It is not news that we often make discoveries or find reasons for a mathematical proposition by thinking alone. But does any of this thinking count as conducting a thought experiment? The answer to that question is “yes,” but without refinement the question is uninteresting. Suppose you want to know whether the equation [8x + 12y = 6] has a solution in the integers. You might mentally substitute some integer values for the variables and calculate. In that case you would be mentally trying something out, experimenting with particular integer values, in order to test the hypothesis that the equation has no solution in the integers. Not getting a solution the first time, you might repeat the thought experiment with different integer inputs.
The article considers the Views of L. N. Tolstoy not only as a representative, but also as a accomplisher of the Enlightenment. A comparison of his philosophy with the ideas of Spinoza and Diderot made it possible to clarify some aspects of the transition to the unique Tolstoy’s religious and philosophical doctrine. The comparison of General and specific features of the three philosophers was subjected to a special analysis. Special attention is paid to the way of thinking, the relation to science and the specifics of the worldview by Tolstoy and Diderot. An important aspect is researched the contradiction between the way of thinking and the way of life of the three philosophers.
Tolstoy's transition from rational perception of life to its religious and existential bases is shown. Tolstoy gradually moves away from the idea of a natural man to the idea of a man, who living the commandments of Christ. Starting from the educational worldview, Tolstoy ended by creation of religious and philosophical doctrine, which were relevant for the 20th century.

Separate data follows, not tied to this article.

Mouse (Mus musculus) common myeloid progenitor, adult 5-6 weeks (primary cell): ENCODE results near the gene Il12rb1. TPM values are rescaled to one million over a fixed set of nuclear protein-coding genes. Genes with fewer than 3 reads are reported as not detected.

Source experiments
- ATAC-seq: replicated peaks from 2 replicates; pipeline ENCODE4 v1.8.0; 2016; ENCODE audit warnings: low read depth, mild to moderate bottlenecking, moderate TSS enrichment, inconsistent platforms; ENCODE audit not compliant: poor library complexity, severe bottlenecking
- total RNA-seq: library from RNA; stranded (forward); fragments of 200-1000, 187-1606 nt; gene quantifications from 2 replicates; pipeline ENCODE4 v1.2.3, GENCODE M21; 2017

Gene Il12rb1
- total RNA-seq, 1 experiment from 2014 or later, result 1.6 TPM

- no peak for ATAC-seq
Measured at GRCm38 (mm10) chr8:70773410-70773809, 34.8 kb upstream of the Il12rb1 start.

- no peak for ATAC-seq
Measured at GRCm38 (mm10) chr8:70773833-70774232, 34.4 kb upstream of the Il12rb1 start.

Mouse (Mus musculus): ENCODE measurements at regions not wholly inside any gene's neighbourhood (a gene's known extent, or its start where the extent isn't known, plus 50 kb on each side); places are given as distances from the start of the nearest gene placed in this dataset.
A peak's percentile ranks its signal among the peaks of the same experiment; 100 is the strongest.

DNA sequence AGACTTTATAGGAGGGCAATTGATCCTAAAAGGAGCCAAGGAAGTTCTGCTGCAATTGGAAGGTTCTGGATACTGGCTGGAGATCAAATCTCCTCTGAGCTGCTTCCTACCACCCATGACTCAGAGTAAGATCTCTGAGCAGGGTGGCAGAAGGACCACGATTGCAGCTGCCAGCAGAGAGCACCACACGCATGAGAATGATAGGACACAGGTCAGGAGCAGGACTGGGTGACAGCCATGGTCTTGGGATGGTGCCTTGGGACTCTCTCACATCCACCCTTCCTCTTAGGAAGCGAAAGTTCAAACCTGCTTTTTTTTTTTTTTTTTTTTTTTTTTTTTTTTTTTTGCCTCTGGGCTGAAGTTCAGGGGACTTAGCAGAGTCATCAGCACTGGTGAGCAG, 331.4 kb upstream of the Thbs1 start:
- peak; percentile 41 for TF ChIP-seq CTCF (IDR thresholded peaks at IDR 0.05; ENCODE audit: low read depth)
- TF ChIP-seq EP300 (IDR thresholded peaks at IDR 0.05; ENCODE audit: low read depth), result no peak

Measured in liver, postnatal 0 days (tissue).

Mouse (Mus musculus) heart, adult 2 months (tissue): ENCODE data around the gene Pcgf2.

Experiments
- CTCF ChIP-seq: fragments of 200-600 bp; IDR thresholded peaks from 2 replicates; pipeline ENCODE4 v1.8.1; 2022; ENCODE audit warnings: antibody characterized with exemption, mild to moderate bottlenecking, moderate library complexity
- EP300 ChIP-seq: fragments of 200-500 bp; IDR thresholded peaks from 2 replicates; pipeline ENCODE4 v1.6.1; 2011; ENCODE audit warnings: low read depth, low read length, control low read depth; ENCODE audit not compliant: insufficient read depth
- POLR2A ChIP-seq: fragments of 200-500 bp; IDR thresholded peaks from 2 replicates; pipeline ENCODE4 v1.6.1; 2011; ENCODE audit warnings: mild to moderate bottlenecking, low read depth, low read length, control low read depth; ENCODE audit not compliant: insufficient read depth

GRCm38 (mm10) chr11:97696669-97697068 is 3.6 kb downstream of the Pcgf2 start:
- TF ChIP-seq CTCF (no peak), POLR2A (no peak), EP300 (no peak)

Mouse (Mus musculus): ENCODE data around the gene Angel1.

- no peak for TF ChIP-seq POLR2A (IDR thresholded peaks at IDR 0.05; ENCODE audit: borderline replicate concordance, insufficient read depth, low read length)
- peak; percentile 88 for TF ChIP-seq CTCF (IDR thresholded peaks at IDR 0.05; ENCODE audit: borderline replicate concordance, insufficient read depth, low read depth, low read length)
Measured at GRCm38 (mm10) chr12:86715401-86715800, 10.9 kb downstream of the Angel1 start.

This important new book offers the first full-length interpretation of the thought of Martin Heidegger with respect to irony. In a radical reading of Heidegger's major works (from Being and Time through the ‘Rector's Address' and the ‘Letter on Humanism' to ‘The Origin of the Work of Art' and the Spiegel interview), Andrew Haas does not claim that Heidegger is simply being ironic. Rather he argues that Heidegger's writings make such an interpretation possible - perhaps even necessary.
Heidegger begins Being and Time with a quote from Plato, a thinker famous for his insistence upon Socratic irony. The Irony of Heidegger takes seriously the apparently curious decision to introduce the threat of irony even as philosophy begins in earnest to raise the question of the meaning of being. Through a detailed and thorough reading of Heidegger's major texts and the fundamental questions they raise, Haas reveals that one of the most important philosophers of the 20th century can be read with as much irony as earnestness. The Irony of Heidegger attempts to show that the essence of this irony lies in uncertainty, and that the entire project of onto-heno-chrono-phenomenology, therefore needs to be called into question.
The article is concerned with the notions of technology in essays of Ernst and Friedrich Georg Jünger. The special problem of the connection between technology and freedom is discussed in the broader context of the criticism of culture and technocracy discussion in the German intellectual history of the first half of the 20th century.